HPV DNA genotyping
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What is cervical cancer?

According to the worldwide statistics,

  • a woman dies of cervical cancer in every minutes
  • a woman is diagnosed with cervical cancer in every eight seconds

According to HKCaR’s statistics, cervical cancer is fourth most common cancer in women worldwide. From 2017, cervical cancer has caused over 2.6%+ of female cancer deaths. Studies states that over 90-91% cervical cancer are infected by HPV *. If we wish to prevent cervical cancer, we must understand the main cause and factors of cervical cancer.

More than 90-91% of cervical cancers are infected by HPV

The medical profession has confirmed that almost all cervical cancers (90-91%) are caused by persistent infection with Human Papillomavirus (HPV). Compared with low-risk HPV, persistent infection with high-risk HPV causes cervical cancers. The chance of causing cervical cancer is at least 30 times higher*. Therefore, we must first understand the cause of cancer before prevention of cervical cancer.

Reference
+ https://www3.ha.org.hk/cancereg/tc/topten.html
*  https://www.nccc-online.org/hpvcervical-cancer/cervical-cancer-overview/ 

What is HPV?

HPV is the most common sexually transmitted infection. HPV is a group of related viruses with more than 200 subtypes. There are around 40 subtypes that can infect the genitals of males and females. Some subtypes (e.g. HPV 16 and 18) cause cervical cancer and are referred to as high-risk subtypes. In contrast, low-risk subtypes are ones that cause genital warts (e.g. HPV 6 and 11).

How to detect cervical cancer?

Cervical cancer can be detected by the Pap test. It can find abnormal changes in cells lining the cervix. However, HPV infection can be latent for years before it progresses to abnormal changes of the cervix that can be detected by the Pap test. HPV DNA test can detect HPV infection and the associated subtype(s) at an earlier stage. Hence, early detection of high-risk HPV subtypes in conjunction with continuous monitoring of cervical cytology can effectively prevents the development of cancer.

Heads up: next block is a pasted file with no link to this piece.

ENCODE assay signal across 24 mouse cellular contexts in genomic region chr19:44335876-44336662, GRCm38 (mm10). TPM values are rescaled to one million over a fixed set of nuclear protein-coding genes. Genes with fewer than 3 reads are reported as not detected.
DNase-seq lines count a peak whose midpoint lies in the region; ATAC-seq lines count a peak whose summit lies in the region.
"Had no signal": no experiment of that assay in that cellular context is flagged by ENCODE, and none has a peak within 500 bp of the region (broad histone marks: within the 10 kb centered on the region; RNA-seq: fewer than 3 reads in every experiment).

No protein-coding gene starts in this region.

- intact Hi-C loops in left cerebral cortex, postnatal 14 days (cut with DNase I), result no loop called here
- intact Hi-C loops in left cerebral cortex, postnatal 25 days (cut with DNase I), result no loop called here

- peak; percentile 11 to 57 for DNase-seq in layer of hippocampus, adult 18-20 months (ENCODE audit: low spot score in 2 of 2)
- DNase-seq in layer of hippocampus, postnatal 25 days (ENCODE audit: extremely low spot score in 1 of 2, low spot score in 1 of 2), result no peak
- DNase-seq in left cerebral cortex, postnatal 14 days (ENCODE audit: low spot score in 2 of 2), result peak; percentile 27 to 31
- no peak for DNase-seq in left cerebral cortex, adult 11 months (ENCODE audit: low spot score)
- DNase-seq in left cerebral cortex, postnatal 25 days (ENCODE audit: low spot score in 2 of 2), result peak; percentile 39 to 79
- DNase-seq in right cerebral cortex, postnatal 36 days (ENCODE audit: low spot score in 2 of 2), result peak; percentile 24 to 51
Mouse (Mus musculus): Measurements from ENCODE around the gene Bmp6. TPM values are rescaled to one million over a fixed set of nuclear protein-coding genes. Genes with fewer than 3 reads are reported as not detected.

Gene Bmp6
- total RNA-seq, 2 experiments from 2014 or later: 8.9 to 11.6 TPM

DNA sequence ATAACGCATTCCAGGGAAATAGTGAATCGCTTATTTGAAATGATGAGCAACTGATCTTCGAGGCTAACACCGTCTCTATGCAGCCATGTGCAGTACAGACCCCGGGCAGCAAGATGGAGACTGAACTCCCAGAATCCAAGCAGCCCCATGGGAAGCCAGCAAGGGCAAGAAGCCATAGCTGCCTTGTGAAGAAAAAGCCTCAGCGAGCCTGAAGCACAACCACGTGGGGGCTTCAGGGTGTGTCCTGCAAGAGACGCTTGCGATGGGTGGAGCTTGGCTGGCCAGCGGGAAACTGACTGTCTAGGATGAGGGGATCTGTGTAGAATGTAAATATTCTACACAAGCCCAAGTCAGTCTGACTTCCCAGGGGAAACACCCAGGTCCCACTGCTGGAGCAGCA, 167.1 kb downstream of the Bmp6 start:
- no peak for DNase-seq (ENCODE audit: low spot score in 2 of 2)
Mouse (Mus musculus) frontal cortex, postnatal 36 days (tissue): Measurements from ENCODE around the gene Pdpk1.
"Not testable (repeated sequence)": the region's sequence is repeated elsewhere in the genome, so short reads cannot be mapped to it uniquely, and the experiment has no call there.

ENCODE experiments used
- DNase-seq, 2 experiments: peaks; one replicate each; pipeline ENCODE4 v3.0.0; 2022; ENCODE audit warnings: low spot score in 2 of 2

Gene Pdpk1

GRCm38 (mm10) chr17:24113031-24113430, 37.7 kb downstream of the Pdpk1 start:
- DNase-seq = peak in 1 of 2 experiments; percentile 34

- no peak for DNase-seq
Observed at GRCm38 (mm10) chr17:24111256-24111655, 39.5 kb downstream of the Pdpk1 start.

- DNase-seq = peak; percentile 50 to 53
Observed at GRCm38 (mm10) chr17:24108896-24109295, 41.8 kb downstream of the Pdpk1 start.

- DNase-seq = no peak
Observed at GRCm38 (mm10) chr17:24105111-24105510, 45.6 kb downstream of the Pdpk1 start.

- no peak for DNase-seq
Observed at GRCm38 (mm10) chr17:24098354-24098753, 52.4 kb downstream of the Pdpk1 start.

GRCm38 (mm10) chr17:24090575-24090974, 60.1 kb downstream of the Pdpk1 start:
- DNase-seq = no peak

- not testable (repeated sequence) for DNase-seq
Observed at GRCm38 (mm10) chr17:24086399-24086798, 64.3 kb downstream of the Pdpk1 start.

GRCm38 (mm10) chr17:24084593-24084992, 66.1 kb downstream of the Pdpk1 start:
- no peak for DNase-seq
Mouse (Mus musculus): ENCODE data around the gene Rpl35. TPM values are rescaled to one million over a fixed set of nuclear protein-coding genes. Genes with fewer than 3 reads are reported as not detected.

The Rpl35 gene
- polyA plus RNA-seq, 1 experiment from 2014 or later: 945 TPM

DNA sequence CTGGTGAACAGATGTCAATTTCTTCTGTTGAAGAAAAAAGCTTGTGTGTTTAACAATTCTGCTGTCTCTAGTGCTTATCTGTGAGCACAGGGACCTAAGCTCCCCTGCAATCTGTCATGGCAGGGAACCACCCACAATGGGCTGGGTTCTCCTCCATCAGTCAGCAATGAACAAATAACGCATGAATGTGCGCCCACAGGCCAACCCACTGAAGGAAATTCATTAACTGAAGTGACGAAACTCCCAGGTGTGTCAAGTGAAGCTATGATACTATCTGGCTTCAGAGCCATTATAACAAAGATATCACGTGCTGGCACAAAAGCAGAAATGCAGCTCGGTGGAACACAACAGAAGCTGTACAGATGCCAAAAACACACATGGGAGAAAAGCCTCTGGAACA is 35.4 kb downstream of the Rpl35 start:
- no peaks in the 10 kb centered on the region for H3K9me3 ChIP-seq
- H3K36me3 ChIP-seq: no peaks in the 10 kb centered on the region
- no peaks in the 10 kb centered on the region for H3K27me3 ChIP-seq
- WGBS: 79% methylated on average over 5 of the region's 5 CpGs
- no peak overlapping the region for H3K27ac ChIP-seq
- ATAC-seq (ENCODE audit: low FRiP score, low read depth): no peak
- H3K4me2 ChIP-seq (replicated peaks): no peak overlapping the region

What is this test for?

This test (test code: IHG) genotypes 33 HPV subtypes including 17 high-risk HPV genotypes (16, 18, 31, 33, 35, 39, 45, 51, 52, 53, 56, 58, 59, 66, 68b, 73 and 82) and 16 low-risk HPV genotypes (6, 11, 26, 40, 42, 43, 44, 54, 55, 57, 61, 70, 71, 72, 81 and 84), which accounts for about 97.9% of HPV infections in the general population by analyzing viral DNA in specimen. It is done by GenoFlow HPV Array Test Kit. Combined tests with manual reviewed Pap Test (test code: IHM) or dual reviewed Pap Test (test code: IHD) are also available.

Who should consider the test?

  • Sexually active individual
  • Previous infection with high and/or low risk group of HPV subtype(s)
  • Having persistent HPV infection
  • Regular health checkup/screening 

Test Specifications

Test Code
Methodology
Specimen Requirements
Turnaround Time
IHG
DNA Flow-through hybridization
Cervical brushing in 20 mL ThinPrep or 10 mL SurePath
3 days
IHM
DNA Flow-through hybridization and Pap test (Manual review)
Cervical brushing in 20 mL ThinPrep or 10 mL SurePath
5 days
IHD
DNA Flow-through hybridization and Pap test (Dual review)
Cervical brushing in 20 mL ThinPrep or 10 mL SurePath
5 days

Sample requirements and handling instruction

Collection

Samples should be collected using a cervical broom and placed in liquid-based cytology preservative.

Rejection criteria

  • Specimen without proper labeling
  • Specimen not in requested format or insufficient quantity
  • Specimen in expired container
  • Container leakage
  • Sampling date is more than 14 days
  • Test request form without / with mismatched patient identification information

Factor(s) known to affect results

  • Improper collection, handling and storage of specimen
  • Inadequate specimen

Storage instruction

Specimen should be kept at room temperature.

Accreditations

Our HPV DNA genotyping test reports are reviewed and signed by certified medical lab technologist and pathologist.

How to get started

Our tests must be ordered by a doctor. Ask your doctor if a Mygenia test is right for you. We can help you find a doctor if you don’t have one.

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